There are two main muscle groups above the knee - quadriceps at the front and hamstrings at the back. Three main muscles make up the calf - gastrocnemius, soleus and plantaris.

quads muscles

 

Illustration of the quadriceps muscle group (vastus intermedius lies underneath the rectus femoris).

 

Which muscles straighten the knee?

The main muscle that straightens the knee is the quadriceps. 'Quadriceps' means 'four heads', as this muscle has four parts that join together at the bottom into a common tendon. These are the 'lap' muscles.

Back to top

 

What is the extensor mechanism?

The extension muscles are linked to the patella via a soft tissue network of fascia. The quadriceps tendon attaches to the patella at its upper end and the patellar tendon attaches the patella to the tibia. The whole complex works together and is known as the 'extensor mechanism'.

Back to top

 

Which muscles bend the knee?

The hamstrings muscles bend the knee. The hamstrings group consists of three individual muscles, and are so-called because of the long tendons at the lower end, which a butcher uses to string up a ham for smoking. 

Back to top

 

Knee muscles from the front

The quadriceps muscles ('quads') dominate the front of the knee, and are the muscles making your 'lap'.

rectus femoris part of the quadricepsThis next illustration shows how the rectus femoris reaches all the way from the pelvis and hip to the tibia. The other heads originate on the femur. Physiotherapists tend to focus a lot of attention on the vastus medialis, especially at the lower end where the muscle fibres are more oblique. Here the muscle is referred to as the vastus medialis obliquus or VMO. Weakness in the VMO is considered to be a factor in failure to regain a good extension, although there is quite a lot of controversy about this.

'Quadriceps' means '4 heads' - the 'muscle' is actually four separate muscles that work together to straighten (extend) the knee. The muscles, quads tendon, patella, patellar tendon and the fibrous retinaculum at the sides of the patella are together called 'the extensor mechanism'.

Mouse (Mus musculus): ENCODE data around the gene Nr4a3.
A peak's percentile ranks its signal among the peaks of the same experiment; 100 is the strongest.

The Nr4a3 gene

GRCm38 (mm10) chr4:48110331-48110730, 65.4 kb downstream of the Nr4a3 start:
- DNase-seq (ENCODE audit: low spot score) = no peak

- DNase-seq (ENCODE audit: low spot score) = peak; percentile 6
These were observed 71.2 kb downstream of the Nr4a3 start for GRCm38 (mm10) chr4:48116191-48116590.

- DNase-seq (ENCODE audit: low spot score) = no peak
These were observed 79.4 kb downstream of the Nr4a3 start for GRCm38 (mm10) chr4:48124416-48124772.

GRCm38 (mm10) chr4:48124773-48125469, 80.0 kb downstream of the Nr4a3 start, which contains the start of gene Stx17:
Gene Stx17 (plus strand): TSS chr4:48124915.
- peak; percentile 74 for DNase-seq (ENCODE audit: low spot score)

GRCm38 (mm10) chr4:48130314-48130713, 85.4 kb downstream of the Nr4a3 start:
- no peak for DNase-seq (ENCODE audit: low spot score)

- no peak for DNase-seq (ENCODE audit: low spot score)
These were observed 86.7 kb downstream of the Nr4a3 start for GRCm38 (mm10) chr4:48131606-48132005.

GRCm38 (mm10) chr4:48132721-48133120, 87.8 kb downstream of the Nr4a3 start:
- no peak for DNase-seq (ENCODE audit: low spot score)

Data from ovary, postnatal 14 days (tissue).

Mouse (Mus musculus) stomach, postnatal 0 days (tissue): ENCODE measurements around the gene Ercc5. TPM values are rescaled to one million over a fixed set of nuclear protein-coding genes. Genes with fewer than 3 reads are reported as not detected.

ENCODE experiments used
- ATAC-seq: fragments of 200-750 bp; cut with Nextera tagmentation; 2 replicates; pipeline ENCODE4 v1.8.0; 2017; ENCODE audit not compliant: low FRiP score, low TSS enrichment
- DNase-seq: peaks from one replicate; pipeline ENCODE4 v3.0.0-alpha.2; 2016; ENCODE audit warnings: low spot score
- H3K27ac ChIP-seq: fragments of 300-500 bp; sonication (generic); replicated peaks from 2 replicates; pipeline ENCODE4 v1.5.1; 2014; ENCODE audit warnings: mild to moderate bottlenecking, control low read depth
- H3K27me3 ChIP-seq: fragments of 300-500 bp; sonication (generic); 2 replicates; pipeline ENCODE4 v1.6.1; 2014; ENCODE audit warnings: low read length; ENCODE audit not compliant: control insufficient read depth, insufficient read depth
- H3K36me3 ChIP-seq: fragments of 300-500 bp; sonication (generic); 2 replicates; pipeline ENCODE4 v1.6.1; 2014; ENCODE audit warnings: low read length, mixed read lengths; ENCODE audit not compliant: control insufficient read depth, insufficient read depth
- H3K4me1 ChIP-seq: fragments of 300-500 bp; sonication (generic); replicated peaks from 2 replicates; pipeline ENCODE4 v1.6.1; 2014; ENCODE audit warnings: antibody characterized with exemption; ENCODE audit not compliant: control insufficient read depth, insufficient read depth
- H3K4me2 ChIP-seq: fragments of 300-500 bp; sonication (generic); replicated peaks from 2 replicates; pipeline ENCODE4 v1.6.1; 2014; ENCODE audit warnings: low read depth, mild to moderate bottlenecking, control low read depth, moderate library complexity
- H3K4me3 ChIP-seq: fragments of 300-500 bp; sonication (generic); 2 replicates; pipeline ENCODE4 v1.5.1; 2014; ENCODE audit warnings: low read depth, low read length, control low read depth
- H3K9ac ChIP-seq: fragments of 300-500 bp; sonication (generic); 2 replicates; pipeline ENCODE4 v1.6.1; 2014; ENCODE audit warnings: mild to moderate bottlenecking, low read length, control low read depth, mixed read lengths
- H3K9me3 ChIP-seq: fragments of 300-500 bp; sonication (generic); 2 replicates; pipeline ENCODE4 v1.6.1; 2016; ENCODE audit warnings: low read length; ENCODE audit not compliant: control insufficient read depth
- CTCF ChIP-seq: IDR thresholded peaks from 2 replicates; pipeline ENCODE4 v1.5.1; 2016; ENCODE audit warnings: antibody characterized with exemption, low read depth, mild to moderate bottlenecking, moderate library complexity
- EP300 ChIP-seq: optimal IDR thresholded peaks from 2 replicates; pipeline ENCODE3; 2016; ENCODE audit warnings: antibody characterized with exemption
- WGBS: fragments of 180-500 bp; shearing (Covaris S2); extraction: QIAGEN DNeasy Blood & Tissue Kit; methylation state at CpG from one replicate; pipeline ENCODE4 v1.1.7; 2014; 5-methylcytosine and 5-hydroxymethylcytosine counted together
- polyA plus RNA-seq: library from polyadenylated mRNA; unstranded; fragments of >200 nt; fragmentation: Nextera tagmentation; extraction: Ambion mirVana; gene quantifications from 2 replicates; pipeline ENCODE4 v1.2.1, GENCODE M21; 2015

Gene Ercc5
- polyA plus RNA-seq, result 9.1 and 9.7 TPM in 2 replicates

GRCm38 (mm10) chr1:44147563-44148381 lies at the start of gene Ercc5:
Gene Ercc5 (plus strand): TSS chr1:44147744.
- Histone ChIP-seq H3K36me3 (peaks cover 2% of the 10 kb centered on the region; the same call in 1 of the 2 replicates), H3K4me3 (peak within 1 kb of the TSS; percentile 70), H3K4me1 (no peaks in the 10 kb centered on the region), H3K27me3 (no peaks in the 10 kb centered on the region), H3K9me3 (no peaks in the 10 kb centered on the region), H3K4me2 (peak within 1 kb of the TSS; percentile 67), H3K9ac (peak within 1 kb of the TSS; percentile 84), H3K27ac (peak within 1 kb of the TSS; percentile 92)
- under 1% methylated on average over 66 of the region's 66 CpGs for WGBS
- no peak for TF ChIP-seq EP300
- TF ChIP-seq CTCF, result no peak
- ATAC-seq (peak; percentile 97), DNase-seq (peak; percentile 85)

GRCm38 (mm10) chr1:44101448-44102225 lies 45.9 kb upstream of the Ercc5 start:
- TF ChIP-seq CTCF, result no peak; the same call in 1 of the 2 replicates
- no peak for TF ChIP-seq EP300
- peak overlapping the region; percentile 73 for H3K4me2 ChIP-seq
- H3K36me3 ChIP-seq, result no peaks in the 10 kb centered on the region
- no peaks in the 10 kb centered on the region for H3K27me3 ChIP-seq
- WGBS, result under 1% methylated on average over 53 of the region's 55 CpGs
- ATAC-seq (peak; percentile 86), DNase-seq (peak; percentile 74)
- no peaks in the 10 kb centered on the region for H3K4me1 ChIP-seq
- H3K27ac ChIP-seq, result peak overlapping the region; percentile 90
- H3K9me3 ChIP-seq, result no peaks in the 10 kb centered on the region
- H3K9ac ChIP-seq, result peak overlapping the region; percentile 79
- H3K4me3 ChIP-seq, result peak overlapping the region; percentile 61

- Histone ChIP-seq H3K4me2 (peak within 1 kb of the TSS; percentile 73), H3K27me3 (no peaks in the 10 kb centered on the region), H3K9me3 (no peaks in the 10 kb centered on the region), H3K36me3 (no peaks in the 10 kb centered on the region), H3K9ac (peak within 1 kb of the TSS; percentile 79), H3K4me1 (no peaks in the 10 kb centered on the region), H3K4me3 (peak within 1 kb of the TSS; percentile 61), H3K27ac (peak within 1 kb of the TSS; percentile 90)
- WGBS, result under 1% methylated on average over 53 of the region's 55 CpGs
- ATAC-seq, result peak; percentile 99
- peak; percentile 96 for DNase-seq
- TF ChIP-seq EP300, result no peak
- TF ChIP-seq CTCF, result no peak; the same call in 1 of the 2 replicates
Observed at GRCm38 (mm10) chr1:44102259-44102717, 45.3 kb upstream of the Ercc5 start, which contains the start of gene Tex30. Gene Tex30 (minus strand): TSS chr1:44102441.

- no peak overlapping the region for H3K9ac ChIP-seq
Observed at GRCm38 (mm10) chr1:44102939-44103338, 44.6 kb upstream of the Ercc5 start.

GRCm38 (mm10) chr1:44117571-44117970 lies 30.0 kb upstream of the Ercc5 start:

The individual muscles heads of the quadriceps include:

  • vastus lateralis
  • vastus intermedius (underneath the rectus femoris, so you don't see it here)
  • vastus medialis
  • rectus femoris

quadriceps muscles

 

At the lower end the rectus femoris attaches directly to the patella via the quads tendon, which itself attaches to the tibia via the patellar tendon. The area of attachment on the tibia is the tibial tubercle (or tibial tuberosity). The vastus medialis and lateralis are also linked to the patella, but this is via the lower end splaying out into a fibrous network called 'the retinaculum'.

Back to top

 

Knee muscles from the back

This is an illustration of the back of a right knee.

The main muscles at the back of the knee are the hamstrings muscles at the back of the thigh and the gastrocnemius muscles at the back of the calf.

muscles at the back of the knee

The three hamstring muscles are the biceps femoris, the semimembranosus and the semitendinosus muscles.

In the calf you can see the bulky gastrocnemius muscle. Under it lies the soleus muscle (not visible on image). The tendons of the two combine to form the strong Achilles tendon at the back of the ankle.

The long thin tendon of the semitendinosus muscle is frequently 'harvested' by the surgeon for use in cruciate ligament reconstruction. It is commonly referred to as one of -the 'pes' or 'pes anserinus' tendons (semitendinosus, gracilis, sartorius) which insert on the medial (inner) aspect of the tibia in a compound tendon which looks a bit like a goose's foot (hence the latin name 'pes anserinus').

The 'gracilis' muscle is another whose tendon is often used, together with that of semitendinosus, to make a replacement cruciate ligament.The gracilis muscle is, however from a different group of muscles known as the 'adductors' and is not technically a hamstrings muscle.

Back to top

 

-

Dr Sheila Strover (Editor)
BSc (Hons), MB BCh, MBA

See biography...

Advertisement